INDIANAPOLIS — On Sunday, families gathered in Riverside Park for the annual Lockefield Gardens reunion.
Lockefield was Indy's first public housing project. It was built as part of the New Deal. In 1938, the complex opened 748 modern apartments for low-income Black families.
"It was better than a community. It was like we're all kin to each other," former resident Jerry Allen said. "When you haven't seen them in a while, and then you come back together, it's a feeling you can't explain."
Over subsequent decades, city leaders refused to renovate. Most of the complex was eventually torn down in 1983 to make room for an IU Medical School expansion.
These days, the remaining buildings have been turned into a luxury apartment complex. Nearly a dozen new buildings have been added, and the IU expansion has become IUPUI.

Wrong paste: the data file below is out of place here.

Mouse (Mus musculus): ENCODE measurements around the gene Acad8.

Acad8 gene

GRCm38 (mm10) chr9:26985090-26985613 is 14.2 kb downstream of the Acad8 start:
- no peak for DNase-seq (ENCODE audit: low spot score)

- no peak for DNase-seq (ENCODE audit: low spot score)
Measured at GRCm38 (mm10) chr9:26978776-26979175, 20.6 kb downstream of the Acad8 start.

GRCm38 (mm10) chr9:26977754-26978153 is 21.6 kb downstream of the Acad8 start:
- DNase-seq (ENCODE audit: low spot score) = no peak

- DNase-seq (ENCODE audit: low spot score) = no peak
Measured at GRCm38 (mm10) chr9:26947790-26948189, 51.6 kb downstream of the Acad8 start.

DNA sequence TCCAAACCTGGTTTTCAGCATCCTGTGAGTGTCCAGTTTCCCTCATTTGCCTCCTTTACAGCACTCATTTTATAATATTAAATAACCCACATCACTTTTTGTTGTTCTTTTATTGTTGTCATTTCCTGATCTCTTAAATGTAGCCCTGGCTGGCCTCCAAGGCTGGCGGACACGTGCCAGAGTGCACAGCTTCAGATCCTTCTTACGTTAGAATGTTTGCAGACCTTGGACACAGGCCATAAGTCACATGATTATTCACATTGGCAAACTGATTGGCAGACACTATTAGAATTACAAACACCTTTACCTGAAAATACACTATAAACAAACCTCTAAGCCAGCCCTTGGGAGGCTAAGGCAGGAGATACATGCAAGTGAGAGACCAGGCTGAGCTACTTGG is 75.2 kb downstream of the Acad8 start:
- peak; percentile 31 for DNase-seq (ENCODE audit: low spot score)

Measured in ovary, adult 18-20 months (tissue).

"Eminent domain. There's nothing we could do about it. Now we just keep in touch with each other. Now we just come together for this event," Lockefield Civic Organization director James Bailey said.
"Lockefield was a utopia. But then after that, everything splintered and fractured. The cohesiveness we had as a community, a family, a group," Allen said.
"It dissipated," Allen's friend James Heglar said
Heglar also lived in Lockefield and drove from Columbus to be at the reunion.
Former residents now savor their fleeting moments together on the second Sunday in July.
Mayor Joe Hogsett said he's trying to restore a sense of community to neighborhoods.
"These folks have been members of this community for years and years and years, so this is a picnic I try to make every year," he said.
Programs to increase connectivity and improve walkability are a part of the effort.
Former residents know it's too late to replace what they've lost, but they hope it can be rebuilt for the next generation.
"The cohesion has to be there, in order to make anything they want to work through. That's just the bottom line," Heglar said.
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